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How to stay active at home: Tips from Camp Walt Whitman’s Athletic Director

A springtime of quarantine has meant more Zoom calls and Google classroom visits than any of us ever imagined. So if you haven’t been using this flexible work from home and homeschool lifestyle to get as much exercise as you should, it’s understandable. But with summer approaching, it’s time to infuse your virtual existence with some real activities.

To help our families at home stay as active as our campers do during their summers in New Hampshire, we asked our Athletic Director Matt Karner to recommend ways to incorporate exercise into your days. The four-sport varsity athlete, who has an undergraduate degree in sports science and is now pursuing his Master’s in sports journalism, shared his pro tips for staying fit at home.

1. Aim to exercise 30 minutes a day, for more than just your physical health.

“Being physically active will help with our mental health as well,” says Matt. “When you’re stuck in a state, doing the same things over and over again, and there’s not a lot of places to go and a lot of things to do, exercising really does relax you so that you’re able to do what you need to do and make it through the day.” He recommends being active at least 30 minutes a day to achieve better focus and overall health.

Boy playing with a basketball

2. Do what you enjoy. 

When asked if there are particular exercises we should be doing, Matt emphasizes that it’s important to do “whatever gives you enjoyment,” whether that means sports or lifting weights (if you have the equipment), going for a walk, or running. “It’s all just a matter of what your enjoyment is.”

3. Switch it up.

Even as you pursue activities you like, you should also vary your daily exercise routine.

This is easy to do at camp, where each day is filled with water and land sports and hikes through the woods, but at home, where paddleboarding and mountain traverses are probably not in the cards, you should just try activities you’re less familiar with. “This is a good time to branch out of what you’re more comfortable with,” says Matt. “It’s supposed to take 21 days to start or break a habit,” he reminds us, and we have nothing if not time to begin a new exercise habit that will hopefully stay with us when we go back to our normal, everyday lives. As a guide, he recommends at least one to two days of cardio or high-intensity style exercise, alongside more restorative exercises like yoga or walking.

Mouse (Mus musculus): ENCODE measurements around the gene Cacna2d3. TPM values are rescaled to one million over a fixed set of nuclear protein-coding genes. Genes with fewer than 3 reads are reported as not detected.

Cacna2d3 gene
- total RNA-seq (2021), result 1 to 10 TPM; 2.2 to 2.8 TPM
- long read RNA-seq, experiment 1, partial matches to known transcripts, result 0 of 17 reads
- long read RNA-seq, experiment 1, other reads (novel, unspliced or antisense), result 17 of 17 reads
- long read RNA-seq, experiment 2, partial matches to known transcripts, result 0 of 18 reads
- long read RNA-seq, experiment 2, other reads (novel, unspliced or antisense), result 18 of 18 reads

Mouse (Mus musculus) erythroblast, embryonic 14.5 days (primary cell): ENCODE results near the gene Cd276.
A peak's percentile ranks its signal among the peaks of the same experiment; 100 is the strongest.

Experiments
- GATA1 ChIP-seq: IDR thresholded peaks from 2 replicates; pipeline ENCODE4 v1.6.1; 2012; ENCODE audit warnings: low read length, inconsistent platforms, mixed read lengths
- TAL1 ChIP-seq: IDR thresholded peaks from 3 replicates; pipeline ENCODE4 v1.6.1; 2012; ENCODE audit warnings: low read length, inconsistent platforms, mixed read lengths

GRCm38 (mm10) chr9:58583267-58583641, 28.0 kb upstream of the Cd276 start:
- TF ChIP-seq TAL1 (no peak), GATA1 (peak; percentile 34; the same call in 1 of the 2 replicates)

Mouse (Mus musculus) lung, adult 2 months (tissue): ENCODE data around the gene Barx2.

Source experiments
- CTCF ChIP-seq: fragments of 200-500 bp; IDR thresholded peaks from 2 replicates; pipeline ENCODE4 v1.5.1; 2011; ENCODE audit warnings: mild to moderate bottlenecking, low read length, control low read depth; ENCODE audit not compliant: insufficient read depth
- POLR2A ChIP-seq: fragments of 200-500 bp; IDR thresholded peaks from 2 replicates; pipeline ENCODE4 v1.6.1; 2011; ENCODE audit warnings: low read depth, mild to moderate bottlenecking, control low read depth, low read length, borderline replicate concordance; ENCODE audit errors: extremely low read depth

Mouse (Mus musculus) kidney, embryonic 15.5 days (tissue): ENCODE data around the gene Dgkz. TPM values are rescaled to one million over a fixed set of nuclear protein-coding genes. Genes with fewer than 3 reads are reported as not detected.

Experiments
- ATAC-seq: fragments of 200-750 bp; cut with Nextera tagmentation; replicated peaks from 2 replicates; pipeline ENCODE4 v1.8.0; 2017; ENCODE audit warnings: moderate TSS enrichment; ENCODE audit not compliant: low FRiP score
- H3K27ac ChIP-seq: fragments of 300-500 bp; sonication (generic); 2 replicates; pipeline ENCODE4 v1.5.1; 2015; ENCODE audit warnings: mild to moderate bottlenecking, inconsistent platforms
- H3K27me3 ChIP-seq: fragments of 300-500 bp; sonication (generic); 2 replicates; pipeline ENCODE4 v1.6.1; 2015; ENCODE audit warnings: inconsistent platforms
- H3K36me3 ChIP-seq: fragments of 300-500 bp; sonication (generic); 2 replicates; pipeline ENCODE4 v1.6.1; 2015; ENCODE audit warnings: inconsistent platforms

fitness app on an iphone

4. Use an app. 

Many fitness apps and gyms are offering free online workouts now or at least free trials, so it’s a great time to try out a few to find one you like. Matt uses the free Nike Training Club app, which includes a variety of 30-minute workouts as well as yoga, and the Nike Run Club app to aid his running.  

5. Take a 30-day challenge. 

Not all 30-day challenges are geared toward weight loss. There are also ones aimed at increasing strength and agility, like the squat challenge Matt once took, to go from 50 squats a day to 255. The side benefit is the social aspect. “It’s great to do with camp friends,” he says, even virtually. “Maybe you’re not doing it together, but you’re holding each other accountable.”

6. Make it a game. 

To get even your most reluctant family members to be more active, Matt recommends finding a way to make your group exercise fun. 

“Everyone’s more excited when there is a game. Competition fuels a lot of people, and creates a game-like atmosphere.” Posing a challenge like who can shoot the most baskets, return the most volleys, or do the most sit-ups, changes the mindset of exercise as something they need to do to something they’ll want to do.